After a Fashion
Stephen trips down memory lane. Whoops!
DÉJÀ VU We know we've been here before -- about seven years ago, when we decided to retire from designing, and we sold everything. Foolishly. Because about five years after that, we decided we wanted to be a designer again. Oh, well, you know how we artistic types are. That was two years ago. And here we are again, about to close our design studio. It's just that we're not really working at it. As an active designer, having a studio loaded with equipment, fabrics, trimmings, and supplies is a dream, but at this point, it seems a little more than vanity since the most we ever really seem to do is drop by to make a quick repair on something or spend three or four hours making ourself a new shirt. And those were rare occasions over the last year. We loved doing our two big fashion shows. We loved having hunky, handsome Will Wynn make his modeling debut in our show, doing a sexy striptease down our runway -- and what hath this magical collaboration wrought? Wynn on p.226 of the current Esquire modeling Prada. (Yeah, he's the best-looking of the bunch of mayors they chose to grace their pages.) We loved the glamorous women wearing our clothes. They were made for women with a point of view on fashion. That is why we were never concerned about what was hot and what was not, since we had our own distinct point of view. But mainly we loved the fabrics. We were never the kind of designer who designed a dress and then shopped for a fabric to make it in; the fabric whispered to us, sometimes shouted, telling us what it wanted to be, and we obeyed in slavish devotion. For us, designing clothes was never about money, but it was about the love of the game. Money would have been nice, and we definitely had many great successes, but financially, designing always cost more than it earned. We always wanted better equipment, more fabric, better fabric, because it was all about dazzling ourself first. If we loved it, we knew our client would. And therein was the ultimate gratification. But there's been a hollowness to that gratification lately, and it's evident that our heart's not really in it. So with so many other big changes happening in our life, we're going to retire from designing. Again. But we wouldn't rule out becoming the resident Depend-wearing couturier in our golden years at the Happy Homo Nursing Home.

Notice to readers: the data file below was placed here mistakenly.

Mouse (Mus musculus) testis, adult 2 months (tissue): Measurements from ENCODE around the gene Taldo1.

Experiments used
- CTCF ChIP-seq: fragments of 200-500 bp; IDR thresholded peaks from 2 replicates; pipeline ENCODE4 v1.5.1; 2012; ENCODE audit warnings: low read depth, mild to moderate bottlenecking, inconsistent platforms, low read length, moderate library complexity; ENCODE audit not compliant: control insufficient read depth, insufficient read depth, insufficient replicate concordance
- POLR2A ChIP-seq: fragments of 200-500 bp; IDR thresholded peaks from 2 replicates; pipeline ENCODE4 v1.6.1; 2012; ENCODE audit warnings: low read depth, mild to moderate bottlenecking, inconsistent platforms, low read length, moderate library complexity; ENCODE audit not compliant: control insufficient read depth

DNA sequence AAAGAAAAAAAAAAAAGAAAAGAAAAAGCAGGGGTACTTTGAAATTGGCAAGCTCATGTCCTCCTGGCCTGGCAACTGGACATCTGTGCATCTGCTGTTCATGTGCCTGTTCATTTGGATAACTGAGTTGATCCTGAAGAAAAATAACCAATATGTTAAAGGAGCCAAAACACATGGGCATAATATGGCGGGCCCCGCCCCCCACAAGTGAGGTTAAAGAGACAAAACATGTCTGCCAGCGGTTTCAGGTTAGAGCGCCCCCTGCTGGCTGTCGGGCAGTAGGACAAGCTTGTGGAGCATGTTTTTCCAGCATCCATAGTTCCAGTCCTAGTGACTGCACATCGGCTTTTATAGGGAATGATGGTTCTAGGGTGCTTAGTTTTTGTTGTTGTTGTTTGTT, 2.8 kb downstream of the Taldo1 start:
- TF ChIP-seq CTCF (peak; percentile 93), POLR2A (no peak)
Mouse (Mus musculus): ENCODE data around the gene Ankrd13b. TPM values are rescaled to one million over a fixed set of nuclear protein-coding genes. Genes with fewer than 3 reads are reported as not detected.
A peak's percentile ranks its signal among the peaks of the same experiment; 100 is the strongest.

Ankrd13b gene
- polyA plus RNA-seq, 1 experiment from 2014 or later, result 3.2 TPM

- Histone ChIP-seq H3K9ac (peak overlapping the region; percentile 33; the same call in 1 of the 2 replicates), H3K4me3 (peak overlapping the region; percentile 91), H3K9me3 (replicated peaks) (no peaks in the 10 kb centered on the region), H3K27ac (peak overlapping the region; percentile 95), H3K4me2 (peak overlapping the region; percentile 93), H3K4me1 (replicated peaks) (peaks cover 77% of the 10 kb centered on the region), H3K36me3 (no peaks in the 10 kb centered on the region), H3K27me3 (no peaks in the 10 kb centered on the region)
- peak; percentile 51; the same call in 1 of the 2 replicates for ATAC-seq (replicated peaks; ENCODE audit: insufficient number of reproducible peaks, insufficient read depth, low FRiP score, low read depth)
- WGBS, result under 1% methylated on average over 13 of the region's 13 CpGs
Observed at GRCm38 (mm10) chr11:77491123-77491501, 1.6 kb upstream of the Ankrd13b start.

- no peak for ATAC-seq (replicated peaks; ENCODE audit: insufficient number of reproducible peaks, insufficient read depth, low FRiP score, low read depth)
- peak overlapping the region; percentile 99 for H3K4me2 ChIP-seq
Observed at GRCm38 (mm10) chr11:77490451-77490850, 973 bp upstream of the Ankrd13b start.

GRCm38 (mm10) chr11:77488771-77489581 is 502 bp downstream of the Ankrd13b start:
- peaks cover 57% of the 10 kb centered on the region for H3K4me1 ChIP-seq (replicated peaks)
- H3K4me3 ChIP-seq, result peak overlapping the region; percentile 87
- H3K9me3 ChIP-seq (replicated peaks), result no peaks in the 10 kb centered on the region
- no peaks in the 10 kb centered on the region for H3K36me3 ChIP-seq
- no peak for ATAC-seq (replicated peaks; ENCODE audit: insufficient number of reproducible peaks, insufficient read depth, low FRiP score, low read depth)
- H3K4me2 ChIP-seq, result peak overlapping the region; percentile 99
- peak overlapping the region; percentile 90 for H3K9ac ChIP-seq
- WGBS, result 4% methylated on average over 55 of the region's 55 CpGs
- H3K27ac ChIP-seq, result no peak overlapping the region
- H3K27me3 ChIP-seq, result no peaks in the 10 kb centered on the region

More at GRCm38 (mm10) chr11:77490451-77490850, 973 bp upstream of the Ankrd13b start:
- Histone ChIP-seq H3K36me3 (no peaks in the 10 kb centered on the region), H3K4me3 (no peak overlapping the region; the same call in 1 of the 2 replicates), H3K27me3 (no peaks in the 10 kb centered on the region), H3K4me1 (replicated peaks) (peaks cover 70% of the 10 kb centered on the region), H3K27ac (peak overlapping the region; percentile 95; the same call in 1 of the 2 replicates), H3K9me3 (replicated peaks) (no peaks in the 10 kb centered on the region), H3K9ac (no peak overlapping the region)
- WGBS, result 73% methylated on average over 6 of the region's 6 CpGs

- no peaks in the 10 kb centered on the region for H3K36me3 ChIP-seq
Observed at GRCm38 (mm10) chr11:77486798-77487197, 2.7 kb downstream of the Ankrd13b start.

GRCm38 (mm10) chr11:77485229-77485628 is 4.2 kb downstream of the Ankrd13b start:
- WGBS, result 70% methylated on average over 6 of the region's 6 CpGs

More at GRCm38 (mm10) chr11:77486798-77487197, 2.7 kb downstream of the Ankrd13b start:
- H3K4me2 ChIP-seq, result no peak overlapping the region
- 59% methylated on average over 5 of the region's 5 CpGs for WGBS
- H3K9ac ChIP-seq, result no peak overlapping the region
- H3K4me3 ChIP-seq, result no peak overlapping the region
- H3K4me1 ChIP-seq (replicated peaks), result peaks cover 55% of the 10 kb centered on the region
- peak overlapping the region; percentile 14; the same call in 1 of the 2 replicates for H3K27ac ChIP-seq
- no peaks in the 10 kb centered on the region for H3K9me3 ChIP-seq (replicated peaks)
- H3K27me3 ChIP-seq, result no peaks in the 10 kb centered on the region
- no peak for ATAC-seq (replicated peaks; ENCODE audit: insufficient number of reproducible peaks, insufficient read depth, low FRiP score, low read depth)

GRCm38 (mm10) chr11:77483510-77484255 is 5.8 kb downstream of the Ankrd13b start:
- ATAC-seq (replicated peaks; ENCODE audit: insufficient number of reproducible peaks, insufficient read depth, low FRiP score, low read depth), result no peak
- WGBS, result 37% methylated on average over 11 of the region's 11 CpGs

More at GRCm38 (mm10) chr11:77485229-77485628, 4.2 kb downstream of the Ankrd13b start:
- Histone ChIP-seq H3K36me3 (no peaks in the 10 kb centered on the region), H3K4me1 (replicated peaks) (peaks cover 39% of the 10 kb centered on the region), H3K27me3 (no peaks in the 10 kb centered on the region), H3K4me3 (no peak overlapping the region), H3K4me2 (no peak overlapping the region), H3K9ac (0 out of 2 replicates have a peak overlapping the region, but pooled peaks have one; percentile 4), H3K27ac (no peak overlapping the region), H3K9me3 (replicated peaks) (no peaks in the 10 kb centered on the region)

PUBLI-CIETY Those faaabulous Brit imports Posh and Becks recently introduced his-and-her fragrances called Intimately Beckham. Sounds like it should be packaged with a speculum and edible panties. Besides, as an anonymous poster on Data Lounge (www.datalounge.com) so deftly points out, don't we already have something called Old Spice and English Leather?
COMINGS AND GOINGS We went to the final performance of Jesus Christ Superstar at Zach Scott last Sunday -- definitely one of Zach's greatest hits. And this particular performance was imbued with such passion and power that we were totally verklempt. Again. Joseph Melendez, Theresa Medina, and Janis Stinson? Faaabulous. John Pointer? A complete star. Hear his new CD, and see more of him at www.johnpointer.com... The Runway to Heaven fashion show is Friday, Aug. 24. Go to www.hearthouse.org... It's that Stitch time of year again, and Stitch Fashion Show & Guerrilla Craft Bazaar is seeking applicants. The show is Nov. 10, and the application deadline is Aug. 28. Details at www.stitchaustin.com.
*Oops! The following correction ran in the August 24, 2007 issue: In last week's "After a Fashion," we erroneously credited the Stitch Fashion Show photo to Seabrook Jones. The photo was actually taken by Farid Zarrinabadi. The Chronicle regrets the error.
designer, style, fashion, Will Wynn, Prada, Posh and Becks, Intimately Beckham, Data Lounge, Old Spice, English Leather, Jesus Christ Superstar, Zach Scott, Runway to Heave, Stitch Fashion Show & Guerrilla Craft Bazaar